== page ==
- a ball of snow pressed or rolled together, as for throwing.
- any of several shrubs belonging to the genus Viburnum, of the honeysuckle family, having large clusters of white, sterile flowers.
- a confection of crushed ice, usually in the shape of a ball, which is flavored with fruit or other syrup and served in a paper cup.
- a scoop or ball of ice cream covered with shredded coconut and usually chocolate sauce.
- to throw snowballs at.
- to cause to grow or become larger, greater, more intense, etc., at an accelerating rate: to snowball a small business into a great enterprise.
- to grow or become larger, greater, more intense, etc., at an accelerating rate.
Origin of snowball
Examples from the Web for snowball
All of these increased barriers then have a snowball effect.Random Hook-Ups or Dry Spells: Why Millennials Flunk College Dating
January 1, 2015
Meanwhile, national attention has already started to snowball around the issue.The NYPD’s Racist War on Pot
June 26, 2014
When Chappelle approached them, one of the kids threw a snowball at his face and called him the N-word.Dave Chappelle’s Triumphant Return to New York City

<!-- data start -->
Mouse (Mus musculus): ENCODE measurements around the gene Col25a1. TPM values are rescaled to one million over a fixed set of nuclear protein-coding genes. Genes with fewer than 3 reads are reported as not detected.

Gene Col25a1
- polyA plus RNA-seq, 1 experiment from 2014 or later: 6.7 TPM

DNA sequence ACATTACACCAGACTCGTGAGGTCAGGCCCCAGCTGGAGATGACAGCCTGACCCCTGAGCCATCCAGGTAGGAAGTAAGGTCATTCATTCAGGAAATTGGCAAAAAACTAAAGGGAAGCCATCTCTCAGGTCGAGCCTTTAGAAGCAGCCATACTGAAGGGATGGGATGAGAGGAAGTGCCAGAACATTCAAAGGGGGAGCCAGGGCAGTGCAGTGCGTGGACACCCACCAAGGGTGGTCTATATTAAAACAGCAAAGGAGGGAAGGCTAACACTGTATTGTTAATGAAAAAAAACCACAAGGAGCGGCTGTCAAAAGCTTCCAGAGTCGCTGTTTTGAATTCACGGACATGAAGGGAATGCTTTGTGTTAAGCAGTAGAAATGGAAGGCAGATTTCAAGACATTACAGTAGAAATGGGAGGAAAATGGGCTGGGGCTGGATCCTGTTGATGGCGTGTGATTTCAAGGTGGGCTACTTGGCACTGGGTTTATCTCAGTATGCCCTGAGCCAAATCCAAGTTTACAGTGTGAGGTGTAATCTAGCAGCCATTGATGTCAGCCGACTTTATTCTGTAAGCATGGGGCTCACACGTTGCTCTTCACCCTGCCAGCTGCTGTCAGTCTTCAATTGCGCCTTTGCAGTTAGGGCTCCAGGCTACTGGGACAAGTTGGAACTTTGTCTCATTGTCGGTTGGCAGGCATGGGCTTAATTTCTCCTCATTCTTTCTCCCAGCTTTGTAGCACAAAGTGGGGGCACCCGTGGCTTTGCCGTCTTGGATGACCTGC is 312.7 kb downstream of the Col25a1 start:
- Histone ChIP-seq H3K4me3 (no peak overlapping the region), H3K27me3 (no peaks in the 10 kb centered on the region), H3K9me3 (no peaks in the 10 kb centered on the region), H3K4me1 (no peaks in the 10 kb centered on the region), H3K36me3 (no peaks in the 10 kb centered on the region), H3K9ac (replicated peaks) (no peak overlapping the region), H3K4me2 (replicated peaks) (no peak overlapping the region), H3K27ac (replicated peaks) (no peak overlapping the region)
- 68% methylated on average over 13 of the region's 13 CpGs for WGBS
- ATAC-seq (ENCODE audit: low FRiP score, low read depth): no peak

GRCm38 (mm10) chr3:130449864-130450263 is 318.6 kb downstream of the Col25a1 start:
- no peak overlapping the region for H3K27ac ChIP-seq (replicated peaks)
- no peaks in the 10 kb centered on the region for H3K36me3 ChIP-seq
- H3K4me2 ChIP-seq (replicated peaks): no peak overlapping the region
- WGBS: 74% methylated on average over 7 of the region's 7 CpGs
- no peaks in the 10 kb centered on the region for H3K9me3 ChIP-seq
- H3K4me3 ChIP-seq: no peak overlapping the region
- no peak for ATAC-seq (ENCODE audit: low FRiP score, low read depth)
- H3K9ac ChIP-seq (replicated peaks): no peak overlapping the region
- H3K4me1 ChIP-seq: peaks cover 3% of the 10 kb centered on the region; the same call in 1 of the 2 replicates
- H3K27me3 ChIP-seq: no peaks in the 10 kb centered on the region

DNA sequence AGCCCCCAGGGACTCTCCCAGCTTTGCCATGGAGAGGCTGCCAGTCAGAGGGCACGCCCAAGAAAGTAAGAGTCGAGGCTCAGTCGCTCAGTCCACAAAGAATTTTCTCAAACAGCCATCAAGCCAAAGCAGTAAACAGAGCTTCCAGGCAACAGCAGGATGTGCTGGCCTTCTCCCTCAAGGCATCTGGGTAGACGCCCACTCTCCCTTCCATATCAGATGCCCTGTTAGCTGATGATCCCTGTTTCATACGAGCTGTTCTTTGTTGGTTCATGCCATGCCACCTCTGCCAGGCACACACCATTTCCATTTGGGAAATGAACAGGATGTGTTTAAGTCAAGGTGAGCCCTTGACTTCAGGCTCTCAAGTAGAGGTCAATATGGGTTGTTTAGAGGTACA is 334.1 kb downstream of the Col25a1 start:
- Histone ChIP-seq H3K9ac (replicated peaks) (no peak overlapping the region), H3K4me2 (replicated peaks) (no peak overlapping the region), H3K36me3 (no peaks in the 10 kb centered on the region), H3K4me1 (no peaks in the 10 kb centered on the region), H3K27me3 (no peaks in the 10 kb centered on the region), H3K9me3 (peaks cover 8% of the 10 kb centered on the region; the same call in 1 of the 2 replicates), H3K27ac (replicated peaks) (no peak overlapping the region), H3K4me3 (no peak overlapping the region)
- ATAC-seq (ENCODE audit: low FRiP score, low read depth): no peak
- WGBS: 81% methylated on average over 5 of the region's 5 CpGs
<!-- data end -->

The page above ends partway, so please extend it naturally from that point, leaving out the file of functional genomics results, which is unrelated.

June 19, 2014
“I am afraid we will see a snowball effect in other countries,” said Westeson.Why Does Spain Love Gay Marriage But Hate Abortion?
March 7, 2014
Once they begin, they could snowball and reach the major cities of the Hejaz, including Jeddah, Mecca, Taif, and Medina.Revolution in the Kingdom of Saudi Arabia?
January 20, 2013
He knew that the whole world is a snowball, and that all the stars are snowballs.Alarms and Discursions
G. K. Chesterton
The snowball missed her, and came with a great bang against the barrel.Ranald Bannerman's Boyhood
But they do, and most of them look as dignified as can be, in spite of the snowball.Galusha the Magnificent
Joseph C. Lincoln
You seem to be aiming at me as directly as a small boy aims his snowball.The Gorgeous Girl
Another old-time enjoyment of that date was a snowball fight.Robert Louis Stevenson
Margaret Moyes Black
- snow pressed into a ball for throwing, as in play
- a drink made of advocaat and lemonade
- slang a mixture of heroin and cocaine
- a dance started by one couple who separate and choose different partners. The process continues until all present are dancing
- (intr) to increase rapidly in size, importance, etctheir woes have snowballed since last year
- (tr) to throw snowballs at
Word Origin and History for snowball
"to make snowballs," 1680s, from snowball (n.); sense of "to throw snowballs at" (someone) is from 1850. Meaning "to increase rapidly" is attested from 1929, though the image of a snowball increasing in size as it rolls along had been used since at least 1613, and a noun sense of "a pyramid scheme" is attested from 1892. Related: Snowballed; snowballing.